The question may be asked in a number of ways: (a) it may mock the arrogance of the rebel, Ps 144:3-4; (b) it may plead respite from suffering, Job 7:17; (c) it may shudder at human sin, Job 25:6. But here, it expresses utter astonishment at God’s mindfulness and care of man.

‘What is man’, whether we consider the brevity of his life, the limitations of his faculties, the smallness of his impact upon the scheme of things, the frailty and error of his best efforts, and the stupidity and malice of his worst efforts? Yet the Lord is ‘mindful of him,’ and ‘cares for him.’

The question gains still more astonishment when we compare the length of man’s stay here on earth with the (supposed) age of the physical universe: if the supposed four-and-a-half-billion-year history of the Earth were to be measured in proportion to one year, man did not appear until 8.30 pm on December 31.

The question, ‘What is man?’, together with the answer given in v5ff, teaches us something about true humility. We are taught by Scripture to feel unworthy, but not worthless. ‘When we look at the vast expanse of creation, we wonder how God could be concerned for people who constantly disappoint him. Yet God created us only a little lower than himself or the angels! The next time you question your worth as a person, remember that God considers you highly valuable.’ (Handbook of Bible Application)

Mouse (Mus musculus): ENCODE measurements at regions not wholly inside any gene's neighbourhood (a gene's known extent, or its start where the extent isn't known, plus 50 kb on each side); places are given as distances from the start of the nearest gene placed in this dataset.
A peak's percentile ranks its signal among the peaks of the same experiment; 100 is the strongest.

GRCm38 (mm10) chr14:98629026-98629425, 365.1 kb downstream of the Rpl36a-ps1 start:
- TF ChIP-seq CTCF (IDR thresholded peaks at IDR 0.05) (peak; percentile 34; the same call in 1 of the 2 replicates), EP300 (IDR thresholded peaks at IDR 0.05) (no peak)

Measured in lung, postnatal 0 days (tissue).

‘From his side, God shows in Isaiah 40:26ff. that the right inference from his ordered heavens is not his remoteness but his eye for detail; and adds in Isaiah 45:18; 51:16 that he planned no meaningless and empty universe, but a home for his family.’ (Kidner)

‘In Psalm 144:3f. it mocks the arrogance of the rebel; in Job 7:17 it is a sufferer’s plea for respite; in Job 25:6 it shudders at human sin. But here it has no tinge of pessimism; only astonishment that thou art mindful and thou dost care.’ (Kidner)

‘Oh, the grandeur and littleness, the excellence and the corruption, the majesty and meanness of man!’ Pascal, 1623-1662.’

What is man?

Contrast the dignity of which this psalm sings with the meaningless that atheism leads to:

“Life has no meaning:
a struggling in the gloom.
And the senseless end of it
is the insult of the tomb.”